It’s summer, and everywhere I look, something pops out to remind me that it is time for summer reading, and for a long time, summer–and July in particular–meant a new Harry Potter book was on the horizon.
I bought my copy of Harry Potter and the Sorcerer’s Stone from the University of Oregon bookstore shortly after it was first published. It was a little book in the corner, and I liked the pictures on the cover, and I have always loved fantasy, so the subject matter appealed to me. The world at large had yet to learn of The Boy Who Lived. There was no hype, no movie deals, and no anticipation. I loved the first book, and by the time the second one came out, the hype was rising. I bought the second and third books when they were first published and loved them too. (I became so absorbed in reading Harry Potter and the Prisoner of Azakaban that I accidentally let my 9th grade honors English class read for an entire period instead of ten minutes at the beginning of class!) By the time the fourth book was published, the world-wide hype was truly underway, and bookstores had started throwing midnight book release parties. I spent several years with one warm July night dedicated to standing in line outside Powell’s, answering Harry Potter trivia questions, eating snacks, being spotted by my high school students who were lucky enough to be allowed to come into the city to stay up late and buy the newest Harry Potter, and generally having fun. We always bought two copies, so my husband and I could read the book simultaneously. By the time the last book in the series was released, midnight release parties were a regular summer tradition. WIth the added anticipation caused by the movies, marketing, and an additional year between the final books, the world was at a fever pitch. I knew that I had to read this book right away.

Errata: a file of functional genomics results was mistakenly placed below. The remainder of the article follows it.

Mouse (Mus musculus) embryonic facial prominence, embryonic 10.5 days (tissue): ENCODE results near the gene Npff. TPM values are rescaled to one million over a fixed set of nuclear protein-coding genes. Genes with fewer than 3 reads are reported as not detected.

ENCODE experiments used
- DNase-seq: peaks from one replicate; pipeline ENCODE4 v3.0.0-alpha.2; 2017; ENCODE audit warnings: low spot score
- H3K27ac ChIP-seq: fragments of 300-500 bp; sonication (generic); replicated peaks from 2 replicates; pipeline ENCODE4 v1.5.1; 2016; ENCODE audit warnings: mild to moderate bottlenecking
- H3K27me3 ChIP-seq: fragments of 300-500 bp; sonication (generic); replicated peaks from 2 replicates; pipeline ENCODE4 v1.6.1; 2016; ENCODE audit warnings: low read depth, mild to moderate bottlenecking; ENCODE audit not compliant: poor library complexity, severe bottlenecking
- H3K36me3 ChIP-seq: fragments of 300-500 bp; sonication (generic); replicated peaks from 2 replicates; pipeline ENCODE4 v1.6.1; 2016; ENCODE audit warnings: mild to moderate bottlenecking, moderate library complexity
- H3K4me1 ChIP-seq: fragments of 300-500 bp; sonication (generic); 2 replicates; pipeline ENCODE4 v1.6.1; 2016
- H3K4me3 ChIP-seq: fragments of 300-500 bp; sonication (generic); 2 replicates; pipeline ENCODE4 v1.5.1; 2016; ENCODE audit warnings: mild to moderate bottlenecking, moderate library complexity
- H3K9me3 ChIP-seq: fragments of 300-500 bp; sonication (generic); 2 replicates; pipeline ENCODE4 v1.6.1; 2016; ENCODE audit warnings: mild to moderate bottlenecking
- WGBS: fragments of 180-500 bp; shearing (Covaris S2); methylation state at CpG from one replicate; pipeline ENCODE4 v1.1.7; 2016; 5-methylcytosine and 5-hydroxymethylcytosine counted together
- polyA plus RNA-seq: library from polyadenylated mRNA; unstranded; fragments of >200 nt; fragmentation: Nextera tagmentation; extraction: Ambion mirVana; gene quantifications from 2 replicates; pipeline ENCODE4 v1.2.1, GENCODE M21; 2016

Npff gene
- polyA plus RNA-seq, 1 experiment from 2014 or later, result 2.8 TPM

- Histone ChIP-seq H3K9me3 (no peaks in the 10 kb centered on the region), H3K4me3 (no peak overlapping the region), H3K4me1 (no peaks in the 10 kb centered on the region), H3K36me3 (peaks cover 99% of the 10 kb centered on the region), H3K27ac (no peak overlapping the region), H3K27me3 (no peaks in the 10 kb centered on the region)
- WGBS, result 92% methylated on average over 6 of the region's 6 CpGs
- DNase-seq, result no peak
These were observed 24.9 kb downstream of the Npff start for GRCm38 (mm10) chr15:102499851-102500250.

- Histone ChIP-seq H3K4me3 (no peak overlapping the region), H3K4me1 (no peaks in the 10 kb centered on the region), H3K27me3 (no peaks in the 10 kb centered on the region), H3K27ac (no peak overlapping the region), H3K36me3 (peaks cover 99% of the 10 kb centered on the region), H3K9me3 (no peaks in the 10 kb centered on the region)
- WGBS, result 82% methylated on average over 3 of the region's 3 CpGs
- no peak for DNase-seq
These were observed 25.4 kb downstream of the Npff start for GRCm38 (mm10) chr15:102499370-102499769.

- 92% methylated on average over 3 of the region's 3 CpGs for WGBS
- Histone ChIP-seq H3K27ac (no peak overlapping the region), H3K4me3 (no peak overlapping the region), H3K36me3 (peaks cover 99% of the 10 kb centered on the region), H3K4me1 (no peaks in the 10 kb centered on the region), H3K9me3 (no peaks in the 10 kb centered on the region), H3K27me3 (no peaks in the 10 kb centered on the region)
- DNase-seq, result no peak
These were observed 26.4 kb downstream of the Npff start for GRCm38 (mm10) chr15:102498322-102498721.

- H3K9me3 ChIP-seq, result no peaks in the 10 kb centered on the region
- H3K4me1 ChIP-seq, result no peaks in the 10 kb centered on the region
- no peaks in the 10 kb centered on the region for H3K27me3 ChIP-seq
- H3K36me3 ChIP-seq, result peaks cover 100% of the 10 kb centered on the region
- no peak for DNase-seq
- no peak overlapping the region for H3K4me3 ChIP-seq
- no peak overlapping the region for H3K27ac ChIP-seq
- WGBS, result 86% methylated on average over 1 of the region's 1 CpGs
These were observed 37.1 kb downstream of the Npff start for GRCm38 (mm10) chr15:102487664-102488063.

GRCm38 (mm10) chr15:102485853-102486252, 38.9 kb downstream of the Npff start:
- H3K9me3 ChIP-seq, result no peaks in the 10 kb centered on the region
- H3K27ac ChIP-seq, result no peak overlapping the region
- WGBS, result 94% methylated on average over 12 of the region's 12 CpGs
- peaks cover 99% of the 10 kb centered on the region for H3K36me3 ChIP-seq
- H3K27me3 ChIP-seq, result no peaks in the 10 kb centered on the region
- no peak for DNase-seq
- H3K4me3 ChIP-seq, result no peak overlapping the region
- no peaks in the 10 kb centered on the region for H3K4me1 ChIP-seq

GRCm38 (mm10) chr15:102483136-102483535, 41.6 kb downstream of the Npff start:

This summer things were a bit more complicated. For starters, I was on crutches in July, and had been for six months. I am a very stubborn patient, so when I realized that the midnight release party meant standing in line for hours on one leg and two crutches, it was not going to stop me. But then, we were given a trip to Hawaii by my husband’s boss. No one sensible turns down an all-expenses paid trip to Hawaii, so July found me on Molokai, a beautiful, tiny island with Hawaii’s highest percentage of Native Hawaiians, the country’s most inaccessible National Park, and not a lot of any infrastructure beyond a tiny grocery store, some homes, some campsites, an elementary school, a runway strip for small planes, and a police car. Notably lacking was any sort of bookstore. Molokai felt like the last remaining place in the world that was not going to be selling the final Harry Potter book on its release date. (On the mainland, I’m pretty sure that if you bought a car that day, a Harry Potter book was thrown in for good measure.)
My husband and I are nothing if not resourceful, though, and we were certainly not going to miss the chance to read Harry Potter and the Deathly Hallows ASAP. We discovered that there was a ferry connecting Molokai and Maui, the closest, and significantly busier and more touristy, island. While the ferry predominantly allowed locals to commute from their homes to a bigger island that had jobs, others could buy a ticket if they showed up at the dock before its 6:00am departure and there was space available. We figured that we could hop over to the other island, where there was bound to be a bookstore of some sort.
However, as the July 21 release date drew ever closer, we realized that we were in the path of a large tropical storm. It hit the night before, with pouring rain and strong winds. It was not destructive or a hurricane, and really only affected our vacation in that we closed some of the windows in the house and stayed out of the pool, but boat navigation was stopped in the Maui Channel because of the storm. We anticipated that the next day, however, would be fine, so we got up early and were at the dock at 6am. Space was available on the ferry! Our book quest was underway.